A learning ‘disability’ affects intellect to the point you can’t manage independently but need support for your day-to-day life.
Of course another problem is that each person manifests a learning challenge differently. For some it might be mild and manageable, for others severe.
So what might be a learning difficulty for one person might veer toward the definition of a disability for another!
And then came the SpLDs
Each individual will manifest a learning difficulty differently. And many of the diagnoses overlap. You might, say, seem to have dyslexia and dysgraphia.
Because of this, educational psychologists now tend to use an umbrella diagnosis of ‘specific learning difficulties’, or SpLD.
In an attempt to be more positive, some charities and organisations translate this to ‘Specific Learning Differences’ instead of difficulties.
What is included as a ‘learning difficulty’ in the UK?
What about Non-Verbal Learning Difficulties and the related ‘auditory processing disorder’? These are American diagnoses that are not currently made in the UK. Your child is more likely to be diagnosed as on the autism spectrum.
The National Institute for Health and Care Excellence (NICE), which is the closest that the UK has to its own diagnostic manual, has decided to not step in.
NICE only addresses learning disabilities, where independence is affected. They do not publish any guidelines for diagnosing or treating learning difficulties, not even dyslexia.
Again, some in the UK still debate if dyslexia should be considered a standalone diagnosis. The heated debate resulted inthe now famous ‘Rose Paper’ an independent review on dyslexia for UK government carried out by Sir Jim Rose, that contains the ‘official’ definition still in use.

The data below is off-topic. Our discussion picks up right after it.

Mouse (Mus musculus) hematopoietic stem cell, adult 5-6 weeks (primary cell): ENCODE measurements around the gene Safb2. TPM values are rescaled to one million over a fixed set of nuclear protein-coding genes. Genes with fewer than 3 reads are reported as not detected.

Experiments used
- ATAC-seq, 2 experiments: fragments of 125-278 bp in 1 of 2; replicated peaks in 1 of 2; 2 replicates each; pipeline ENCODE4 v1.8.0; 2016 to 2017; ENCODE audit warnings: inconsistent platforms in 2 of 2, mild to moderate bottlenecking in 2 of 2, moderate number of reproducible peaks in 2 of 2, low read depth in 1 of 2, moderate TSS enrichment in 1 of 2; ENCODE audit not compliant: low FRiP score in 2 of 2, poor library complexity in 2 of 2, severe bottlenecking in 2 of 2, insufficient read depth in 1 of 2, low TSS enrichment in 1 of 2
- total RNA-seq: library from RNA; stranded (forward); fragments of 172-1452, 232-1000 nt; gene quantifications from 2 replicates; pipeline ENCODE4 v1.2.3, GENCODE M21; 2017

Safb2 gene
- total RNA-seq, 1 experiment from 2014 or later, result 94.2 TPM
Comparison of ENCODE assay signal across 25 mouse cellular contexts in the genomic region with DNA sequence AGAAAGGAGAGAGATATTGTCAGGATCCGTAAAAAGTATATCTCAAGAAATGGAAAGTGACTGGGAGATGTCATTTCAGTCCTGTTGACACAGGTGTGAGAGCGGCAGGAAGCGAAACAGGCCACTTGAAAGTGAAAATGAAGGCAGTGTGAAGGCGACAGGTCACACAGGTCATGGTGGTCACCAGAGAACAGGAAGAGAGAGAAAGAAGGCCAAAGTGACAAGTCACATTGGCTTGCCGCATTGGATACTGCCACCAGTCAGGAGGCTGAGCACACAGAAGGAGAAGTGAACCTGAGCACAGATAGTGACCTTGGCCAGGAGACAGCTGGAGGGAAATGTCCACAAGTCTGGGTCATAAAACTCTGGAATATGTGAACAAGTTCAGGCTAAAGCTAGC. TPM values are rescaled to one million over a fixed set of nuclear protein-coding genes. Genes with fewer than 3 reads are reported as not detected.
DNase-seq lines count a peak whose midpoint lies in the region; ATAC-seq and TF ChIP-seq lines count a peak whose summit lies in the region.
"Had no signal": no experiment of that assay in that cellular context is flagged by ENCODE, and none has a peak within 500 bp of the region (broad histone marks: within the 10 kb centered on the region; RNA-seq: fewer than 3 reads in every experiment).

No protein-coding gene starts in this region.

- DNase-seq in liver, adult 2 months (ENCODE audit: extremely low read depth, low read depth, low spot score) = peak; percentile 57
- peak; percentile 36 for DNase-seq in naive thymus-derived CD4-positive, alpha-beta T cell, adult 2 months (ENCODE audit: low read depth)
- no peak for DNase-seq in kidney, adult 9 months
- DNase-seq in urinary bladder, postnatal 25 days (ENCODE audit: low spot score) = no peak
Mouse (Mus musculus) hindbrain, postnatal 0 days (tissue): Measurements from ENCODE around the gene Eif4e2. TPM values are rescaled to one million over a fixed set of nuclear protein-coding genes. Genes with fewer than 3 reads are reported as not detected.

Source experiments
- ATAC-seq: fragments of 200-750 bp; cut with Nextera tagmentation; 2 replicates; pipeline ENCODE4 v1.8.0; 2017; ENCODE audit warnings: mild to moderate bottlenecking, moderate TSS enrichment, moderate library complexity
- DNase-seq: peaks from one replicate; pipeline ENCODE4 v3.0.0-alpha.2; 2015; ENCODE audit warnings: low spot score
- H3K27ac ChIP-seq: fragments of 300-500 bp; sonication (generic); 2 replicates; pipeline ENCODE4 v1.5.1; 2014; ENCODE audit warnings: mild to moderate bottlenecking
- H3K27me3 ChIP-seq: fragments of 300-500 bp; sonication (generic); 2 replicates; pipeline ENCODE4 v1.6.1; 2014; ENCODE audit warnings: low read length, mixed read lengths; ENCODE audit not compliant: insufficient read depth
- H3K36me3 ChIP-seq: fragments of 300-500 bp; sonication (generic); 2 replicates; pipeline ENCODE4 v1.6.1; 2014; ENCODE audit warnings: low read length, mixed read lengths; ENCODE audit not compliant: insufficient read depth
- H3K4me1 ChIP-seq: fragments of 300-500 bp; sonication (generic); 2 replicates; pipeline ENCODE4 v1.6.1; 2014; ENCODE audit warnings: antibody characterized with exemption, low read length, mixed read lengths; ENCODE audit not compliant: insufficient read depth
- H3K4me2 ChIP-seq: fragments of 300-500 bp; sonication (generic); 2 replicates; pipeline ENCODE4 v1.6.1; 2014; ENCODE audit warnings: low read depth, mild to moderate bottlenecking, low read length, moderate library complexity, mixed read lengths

And what about the Royal College of Psychiatrists?
The RC Psych does not help the terminology confusion. Although they use ‘learning disability’ like other agencies and charities, they then use ‘specific learning disability’ for what other agencies see as ‘learning difficulties’.
The latest challenge to the vocabulary of learning is coming from those who actually live with learning differences, and the charities and organisations supporting and representing them.
The health industry has been called out for choosing negative labels that put people in a ‘lesser than’ light.
This movement demands that the word ‘difficulty’ and ‘disability’ disappear altogether in favour of the term ‘neurodiverse’.
So how do I talk about my learning differences, or those of my child?
Learning difficulties are not as cut and dried as all the labels might suggest. There is often a lot of overlap. Plus, each individual manifests a learning difficulty differently.
For example, one person with dyslexia might find reading impossible but be very good at memorising. Another might find memorising very hard, but can guess their way through texts.
Again, most psychologists, as well as charities and organisations, now veer toward ‘specific learning difficulty’, or SpLD.
But use the language that feels right for you. What matters is not what you call it, but that you reach out and get the support and information to help you or your child reach their potential.
Would you like a learning difficulties assessment for you or your child? Harley Therapy now provides educational psychologists in central London locations. Need some parental support? Use our booking site to find UK-wide therapists.